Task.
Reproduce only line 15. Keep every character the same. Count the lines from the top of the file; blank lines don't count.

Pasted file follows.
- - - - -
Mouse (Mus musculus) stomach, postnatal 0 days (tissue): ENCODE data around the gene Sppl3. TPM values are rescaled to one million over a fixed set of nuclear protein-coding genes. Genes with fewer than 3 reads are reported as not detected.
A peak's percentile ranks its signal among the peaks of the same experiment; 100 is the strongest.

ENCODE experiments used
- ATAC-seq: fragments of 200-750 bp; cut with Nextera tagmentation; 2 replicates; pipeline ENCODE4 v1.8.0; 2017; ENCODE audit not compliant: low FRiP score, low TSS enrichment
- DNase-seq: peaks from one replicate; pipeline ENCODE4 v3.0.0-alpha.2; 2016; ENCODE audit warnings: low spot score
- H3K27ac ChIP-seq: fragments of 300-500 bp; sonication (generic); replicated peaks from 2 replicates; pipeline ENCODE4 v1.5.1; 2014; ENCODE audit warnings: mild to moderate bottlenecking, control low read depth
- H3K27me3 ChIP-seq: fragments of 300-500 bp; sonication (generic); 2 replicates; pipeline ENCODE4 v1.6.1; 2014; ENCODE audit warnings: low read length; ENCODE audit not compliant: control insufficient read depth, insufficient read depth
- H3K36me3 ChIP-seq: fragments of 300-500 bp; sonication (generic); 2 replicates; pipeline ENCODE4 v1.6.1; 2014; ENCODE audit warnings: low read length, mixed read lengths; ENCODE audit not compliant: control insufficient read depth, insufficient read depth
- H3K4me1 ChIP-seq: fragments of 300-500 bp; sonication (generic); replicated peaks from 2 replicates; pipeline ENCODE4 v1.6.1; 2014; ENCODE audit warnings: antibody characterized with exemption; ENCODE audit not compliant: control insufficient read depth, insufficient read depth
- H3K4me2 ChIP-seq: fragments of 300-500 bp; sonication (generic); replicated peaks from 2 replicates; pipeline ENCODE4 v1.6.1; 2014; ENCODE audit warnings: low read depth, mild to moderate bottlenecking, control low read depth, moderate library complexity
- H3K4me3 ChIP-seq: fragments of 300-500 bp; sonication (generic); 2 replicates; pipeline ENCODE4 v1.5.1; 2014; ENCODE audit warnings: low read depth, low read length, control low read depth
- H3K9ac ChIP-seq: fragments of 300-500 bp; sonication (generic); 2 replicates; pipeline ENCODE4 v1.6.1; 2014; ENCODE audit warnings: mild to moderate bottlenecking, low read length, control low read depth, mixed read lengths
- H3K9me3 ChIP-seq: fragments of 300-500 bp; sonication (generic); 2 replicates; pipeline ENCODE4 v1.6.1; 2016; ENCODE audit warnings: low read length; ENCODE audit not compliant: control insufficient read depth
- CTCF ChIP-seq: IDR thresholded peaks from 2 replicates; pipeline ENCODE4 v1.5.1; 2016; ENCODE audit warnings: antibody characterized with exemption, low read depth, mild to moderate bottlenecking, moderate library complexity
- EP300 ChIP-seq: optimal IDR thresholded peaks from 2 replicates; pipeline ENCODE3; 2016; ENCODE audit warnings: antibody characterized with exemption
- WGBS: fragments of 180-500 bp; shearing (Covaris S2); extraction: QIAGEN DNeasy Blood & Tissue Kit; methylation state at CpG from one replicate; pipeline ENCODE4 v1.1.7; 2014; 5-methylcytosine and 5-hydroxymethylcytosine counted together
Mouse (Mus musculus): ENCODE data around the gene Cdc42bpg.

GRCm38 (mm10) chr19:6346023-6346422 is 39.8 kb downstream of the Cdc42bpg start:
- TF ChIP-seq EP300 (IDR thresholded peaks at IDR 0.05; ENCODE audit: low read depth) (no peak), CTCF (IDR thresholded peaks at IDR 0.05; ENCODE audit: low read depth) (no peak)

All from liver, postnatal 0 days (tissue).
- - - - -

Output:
- EP300 ChIP-seq: optimal IDR thresholded peaks from 2 replicates; pipeline ENCODE3; 2016; ENCODE audit warnings: antibody characterized with exemption